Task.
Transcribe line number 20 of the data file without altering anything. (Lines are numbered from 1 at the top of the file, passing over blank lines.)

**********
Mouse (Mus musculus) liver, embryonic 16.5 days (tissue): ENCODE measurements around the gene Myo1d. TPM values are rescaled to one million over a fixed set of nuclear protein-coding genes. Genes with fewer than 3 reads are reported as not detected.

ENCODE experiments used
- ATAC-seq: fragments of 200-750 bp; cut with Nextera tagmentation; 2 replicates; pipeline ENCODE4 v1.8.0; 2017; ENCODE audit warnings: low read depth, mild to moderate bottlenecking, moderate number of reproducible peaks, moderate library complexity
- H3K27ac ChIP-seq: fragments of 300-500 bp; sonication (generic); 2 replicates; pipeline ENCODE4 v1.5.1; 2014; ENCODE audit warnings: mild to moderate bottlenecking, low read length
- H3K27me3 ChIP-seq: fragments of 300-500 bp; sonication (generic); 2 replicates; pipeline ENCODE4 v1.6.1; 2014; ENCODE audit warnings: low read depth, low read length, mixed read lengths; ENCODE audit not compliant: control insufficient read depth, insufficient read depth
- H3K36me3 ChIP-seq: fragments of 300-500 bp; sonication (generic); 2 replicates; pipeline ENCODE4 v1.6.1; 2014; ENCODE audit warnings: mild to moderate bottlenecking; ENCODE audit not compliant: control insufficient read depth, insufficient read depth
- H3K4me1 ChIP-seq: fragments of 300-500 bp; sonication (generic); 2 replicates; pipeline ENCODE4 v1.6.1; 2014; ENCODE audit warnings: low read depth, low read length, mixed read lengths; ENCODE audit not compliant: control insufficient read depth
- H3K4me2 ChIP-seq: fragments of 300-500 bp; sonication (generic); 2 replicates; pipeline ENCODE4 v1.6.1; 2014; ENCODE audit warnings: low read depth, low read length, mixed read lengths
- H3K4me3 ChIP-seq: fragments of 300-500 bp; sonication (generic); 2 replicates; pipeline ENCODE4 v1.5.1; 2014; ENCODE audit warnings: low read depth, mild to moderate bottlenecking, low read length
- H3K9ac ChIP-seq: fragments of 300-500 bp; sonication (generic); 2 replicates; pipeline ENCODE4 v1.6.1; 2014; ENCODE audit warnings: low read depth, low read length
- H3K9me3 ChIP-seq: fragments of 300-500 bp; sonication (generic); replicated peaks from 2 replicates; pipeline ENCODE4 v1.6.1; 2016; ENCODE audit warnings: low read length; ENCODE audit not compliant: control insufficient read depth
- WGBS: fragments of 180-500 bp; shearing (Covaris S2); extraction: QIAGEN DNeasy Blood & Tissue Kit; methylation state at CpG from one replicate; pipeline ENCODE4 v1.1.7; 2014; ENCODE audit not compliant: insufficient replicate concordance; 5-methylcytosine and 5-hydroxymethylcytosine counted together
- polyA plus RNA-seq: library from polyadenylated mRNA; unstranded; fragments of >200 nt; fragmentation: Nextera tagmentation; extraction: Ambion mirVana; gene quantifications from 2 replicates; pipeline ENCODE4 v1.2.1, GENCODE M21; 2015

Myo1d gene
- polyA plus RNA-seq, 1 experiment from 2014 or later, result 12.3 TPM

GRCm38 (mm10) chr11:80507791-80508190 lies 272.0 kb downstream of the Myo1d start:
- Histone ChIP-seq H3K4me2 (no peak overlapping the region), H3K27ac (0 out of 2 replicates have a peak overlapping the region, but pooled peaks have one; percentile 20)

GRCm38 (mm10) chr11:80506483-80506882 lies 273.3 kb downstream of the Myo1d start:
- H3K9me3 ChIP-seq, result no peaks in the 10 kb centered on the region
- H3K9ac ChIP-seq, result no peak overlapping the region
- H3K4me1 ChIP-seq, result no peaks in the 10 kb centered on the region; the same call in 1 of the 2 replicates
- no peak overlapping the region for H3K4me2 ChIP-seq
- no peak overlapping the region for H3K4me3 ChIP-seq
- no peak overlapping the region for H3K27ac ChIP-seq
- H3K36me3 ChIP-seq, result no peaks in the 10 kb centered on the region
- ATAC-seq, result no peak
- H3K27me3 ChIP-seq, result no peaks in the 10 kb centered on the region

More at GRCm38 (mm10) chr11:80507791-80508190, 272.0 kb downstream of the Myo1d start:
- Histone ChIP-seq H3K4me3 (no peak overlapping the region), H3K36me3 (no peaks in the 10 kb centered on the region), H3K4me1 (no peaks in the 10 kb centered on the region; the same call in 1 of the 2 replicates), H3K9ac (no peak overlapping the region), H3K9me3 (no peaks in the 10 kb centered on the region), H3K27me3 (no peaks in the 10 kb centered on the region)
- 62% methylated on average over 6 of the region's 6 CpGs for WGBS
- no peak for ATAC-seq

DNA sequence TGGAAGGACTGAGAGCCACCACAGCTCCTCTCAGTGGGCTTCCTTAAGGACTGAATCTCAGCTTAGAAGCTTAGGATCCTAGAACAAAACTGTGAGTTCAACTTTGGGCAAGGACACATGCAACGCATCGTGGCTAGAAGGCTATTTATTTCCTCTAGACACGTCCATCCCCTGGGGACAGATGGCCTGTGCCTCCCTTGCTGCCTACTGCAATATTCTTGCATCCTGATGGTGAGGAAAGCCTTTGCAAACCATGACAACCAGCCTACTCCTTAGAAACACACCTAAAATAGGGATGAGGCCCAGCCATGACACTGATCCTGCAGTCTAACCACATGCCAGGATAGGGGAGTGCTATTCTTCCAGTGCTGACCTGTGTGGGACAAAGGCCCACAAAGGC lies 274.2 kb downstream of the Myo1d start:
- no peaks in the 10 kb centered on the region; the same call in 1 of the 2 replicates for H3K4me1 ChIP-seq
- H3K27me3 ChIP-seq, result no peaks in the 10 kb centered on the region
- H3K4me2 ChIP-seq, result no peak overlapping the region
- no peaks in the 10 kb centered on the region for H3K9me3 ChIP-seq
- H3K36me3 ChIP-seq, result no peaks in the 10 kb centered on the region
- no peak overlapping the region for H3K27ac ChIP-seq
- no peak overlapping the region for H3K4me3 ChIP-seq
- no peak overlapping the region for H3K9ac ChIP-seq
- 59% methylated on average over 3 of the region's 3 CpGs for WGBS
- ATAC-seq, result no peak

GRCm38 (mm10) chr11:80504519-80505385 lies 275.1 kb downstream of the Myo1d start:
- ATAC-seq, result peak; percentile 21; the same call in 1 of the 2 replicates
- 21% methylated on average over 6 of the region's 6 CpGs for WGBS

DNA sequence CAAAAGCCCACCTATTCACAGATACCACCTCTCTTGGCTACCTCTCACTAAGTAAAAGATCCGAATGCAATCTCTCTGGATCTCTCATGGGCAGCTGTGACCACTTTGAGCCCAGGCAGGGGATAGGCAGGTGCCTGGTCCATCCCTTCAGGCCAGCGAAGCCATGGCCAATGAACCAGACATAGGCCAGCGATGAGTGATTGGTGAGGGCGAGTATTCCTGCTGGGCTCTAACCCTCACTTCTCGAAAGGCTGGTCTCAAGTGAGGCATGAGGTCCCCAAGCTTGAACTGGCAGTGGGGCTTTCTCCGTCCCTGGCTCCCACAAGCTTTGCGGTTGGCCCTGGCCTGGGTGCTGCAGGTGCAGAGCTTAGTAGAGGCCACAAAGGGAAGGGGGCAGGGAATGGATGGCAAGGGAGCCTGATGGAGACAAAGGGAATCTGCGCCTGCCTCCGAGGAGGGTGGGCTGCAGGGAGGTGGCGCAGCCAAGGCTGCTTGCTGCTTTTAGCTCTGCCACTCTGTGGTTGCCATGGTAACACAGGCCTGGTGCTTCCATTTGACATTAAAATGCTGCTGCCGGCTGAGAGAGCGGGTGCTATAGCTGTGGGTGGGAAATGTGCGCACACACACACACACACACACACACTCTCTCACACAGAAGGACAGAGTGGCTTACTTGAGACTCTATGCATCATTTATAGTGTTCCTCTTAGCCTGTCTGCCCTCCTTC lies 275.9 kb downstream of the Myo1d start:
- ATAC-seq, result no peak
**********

- H3K9ac ChIP-seq, result no peak overlapping the region